Rue de la Pompe is a street in Paris, France, which was named after the pomp which served water to the castle of Muette. With a length of 1690 metres, Rue de la Pompe is one of the longest streets in the XVIe arrondissement. It runs from Avenue Paul Doumer (in the district of Muette) to Avenue Foch (in the district of Porte Dauphine).
Originally, it was a small way and first mentioned in 1730. For a long time, Rue de la Pompe, which runs from South to North, was together with Rue de Longchamp (which runs from East to West) the main axis of Passy whose terrain was mainly used for agricultural reasons until it became a part of Paris on January 1 of 1860.
The house with number 1 lies in the southern part of the street and (with view from there) on the left side. Brigitte Bardot has spent a part of her childhood here.
Just a few steps further on the same side of the street – at the place where today is house number 11 – once stood a country house in which the writer and journalist Jules Janin moved around 1850: "It surely needs a lot of courage to settle in this wilderness, on a scarcely discernible way. The first three winters we have spent alone here, surrounded by this frightening isolation and this total silence."
In direct neighborhood grew up at nearly the same time the writer and caricaturist George du Maurier who was born on March 6, 1834 in Paris. In his first novel Peter Ibbetson (published in 1891), which has some autobiographical tendencies, the author is telling about happy days of childhood in the Rue de la Pompe:
"Our house, an old yellow house with green shutters and Mansard-roofs of slate, stood between the garden and the street - a long winding street ... on either side of the street (which was called "the Street of the Pump"), as far as the eye could reach looking west, were dwelling-houses just like our own, only agreeably different; and garden walls overtopped with the foliage of horse-chestnut, sycamore, acacia, and lime; and here and there huge portals and iron gates defended by posts of stone gave ingress to mysterious abodes of brick and plaster and granite, many-shuttered, and embosomed in sun-shot greenery."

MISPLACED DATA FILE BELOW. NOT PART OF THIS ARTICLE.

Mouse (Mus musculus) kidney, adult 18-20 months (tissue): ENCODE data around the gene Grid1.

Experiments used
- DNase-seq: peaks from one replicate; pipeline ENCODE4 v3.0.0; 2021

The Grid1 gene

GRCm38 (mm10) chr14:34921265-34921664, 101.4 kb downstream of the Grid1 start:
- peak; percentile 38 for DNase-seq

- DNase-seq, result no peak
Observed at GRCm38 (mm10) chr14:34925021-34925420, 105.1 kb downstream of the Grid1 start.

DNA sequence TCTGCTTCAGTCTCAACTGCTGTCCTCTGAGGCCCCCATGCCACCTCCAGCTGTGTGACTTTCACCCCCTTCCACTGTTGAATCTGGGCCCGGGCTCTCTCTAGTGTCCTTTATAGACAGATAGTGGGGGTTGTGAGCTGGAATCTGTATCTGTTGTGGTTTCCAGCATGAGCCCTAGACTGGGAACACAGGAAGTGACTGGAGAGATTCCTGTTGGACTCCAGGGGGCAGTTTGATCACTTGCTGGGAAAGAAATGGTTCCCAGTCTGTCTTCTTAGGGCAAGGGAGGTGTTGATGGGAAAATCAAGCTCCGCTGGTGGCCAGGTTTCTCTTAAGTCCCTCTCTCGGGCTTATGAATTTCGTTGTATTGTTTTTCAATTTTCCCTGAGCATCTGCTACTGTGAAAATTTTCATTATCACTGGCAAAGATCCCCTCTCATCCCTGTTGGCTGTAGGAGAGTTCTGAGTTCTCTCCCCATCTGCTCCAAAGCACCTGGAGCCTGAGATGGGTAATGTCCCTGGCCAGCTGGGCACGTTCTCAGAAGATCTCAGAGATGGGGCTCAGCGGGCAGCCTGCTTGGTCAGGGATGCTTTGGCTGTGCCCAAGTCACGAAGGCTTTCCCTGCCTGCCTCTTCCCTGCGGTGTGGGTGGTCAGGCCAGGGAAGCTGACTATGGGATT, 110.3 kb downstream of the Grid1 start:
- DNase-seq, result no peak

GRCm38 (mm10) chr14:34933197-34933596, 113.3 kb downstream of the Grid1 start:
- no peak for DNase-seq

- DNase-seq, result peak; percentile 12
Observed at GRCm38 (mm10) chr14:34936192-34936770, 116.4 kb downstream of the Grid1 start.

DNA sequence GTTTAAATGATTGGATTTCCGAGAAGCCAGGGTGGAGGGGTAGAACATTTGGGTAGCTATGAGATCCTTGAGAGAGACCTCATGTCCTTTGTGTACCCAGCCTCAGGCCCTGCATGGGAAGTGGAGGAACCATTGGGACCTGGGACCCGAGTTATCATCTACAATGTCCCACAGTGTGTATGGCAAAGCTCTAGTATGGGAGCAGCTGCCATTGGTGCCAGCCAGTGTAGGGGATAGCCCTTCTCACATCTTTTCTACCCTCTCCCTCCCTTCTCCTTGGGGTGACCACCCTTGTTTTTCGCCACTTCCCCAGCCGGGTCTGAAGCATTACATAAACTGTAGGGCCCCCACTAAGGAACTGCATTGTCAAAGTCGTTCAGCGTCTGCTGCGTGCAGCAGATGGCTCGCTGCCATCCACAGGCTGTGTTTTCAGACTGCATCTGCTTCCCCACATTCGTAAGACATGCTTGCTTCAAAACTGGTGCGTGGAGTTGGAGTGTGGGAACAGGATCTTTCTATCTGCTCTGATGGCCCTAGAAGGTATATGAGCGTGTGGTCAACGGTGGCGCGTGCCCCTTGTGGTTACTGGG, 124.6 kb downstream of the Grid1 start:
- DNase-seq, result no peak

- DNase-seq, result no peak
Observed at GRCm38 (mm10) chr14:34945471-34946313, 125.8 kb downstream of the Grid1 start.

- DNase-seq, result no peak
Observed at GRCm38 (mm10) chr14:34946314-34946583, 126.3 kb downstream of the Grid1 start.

Not only his granddaughter, the writer Daphne du Maurier, was of the opinion that his depictions brought to life again old Passy and the Rue de la Pompe: "Kicky … was a happy little boy – or so he believed, when fifty years later he wrote about his childhood in Peter Ibbetson – and the scents and sounds of pre-imperial Paris, the rumble of wheels on cubbled stones, the crack of a whip, the white dust at the corner of the Rue de la Pompe, the chestnut trees in flower – even the small burnt bread, black coffee, and tobacco on the warm spring air – rise from the pages of his novel …"
Wistfully, George du Maurier has also dealt with the rapid alterations, Passy had been involved - especially as a result of the annexation to Paris on January 1, 1860. 12 years after he had been taken away from his beloved Passy to London by his uncle, his protagonist Peter Ibbetson returns to Passy for the first time: the old house was no more, but in its place a much larger and smarter edifice of sculptured stone. Also from the trusted apple-tree remained the stump only. But the old gate at least had not disappeared. "I feasted my sorrowful eyes on these poor remains, that looked snubbed and shabby and out of place in the midst of all this new splendor."
The old park hedge, which they often had crossed through a gap inside it, to get faster to and from the Bois de Boulogne, had also disappeared and "the very park itself was gone, cut up, demolished, all parcelled out into small gardens with trim white villas, except where a railway ran through a deep cutting in the chalk. A train actually roared and panted by, and choked me with its filthy steam as I looked round in stupefaction on the ruins of my long-cherished hope."
Some decades letter grew up another writer in the same street - and his childhood memories sound very similarly atrabilious like the narration by Du Maurier: "When I stroll around Passy I feel like wandering inside myself and always I am faced with my own childhood."
With the same melancholy, Du Maurier felt a century before, Julien Green is also writing about the many changes his home has suffered in time: "It is amazing how a quarter century could deprive all the former charm from this part of town. I know that it is useless and ridiculous to moan about vanished stones, but my impression is without leniency when I have a look at these tenements which are now occupy the heights in which I remember to have seen many old-fashioned elegant villas, and gardens who kept their silence and the singing of the birds like treasures." "And when I stroll down from the heights of Passy to the banks of the Seine, I sometimes ask myself where I am and if I have not dreamed."
Julien Green lived on the left side of Rue de la Pompe (there where the odd numbers are) and visited Lycée Janson de Sailly with number 106, just across the street. Due to the fact that he heard nothing but English at home (his parents were Americans) and nothing but French in school, Green described the Rue de la Pompe as "my Atlantic Ocean".
Also in opposite to the mentioned high school lived the French general Joseph Jacques Césaire Joffre (1852-1931) for 10 years, as a commemorative plaque on house number 115 reveals.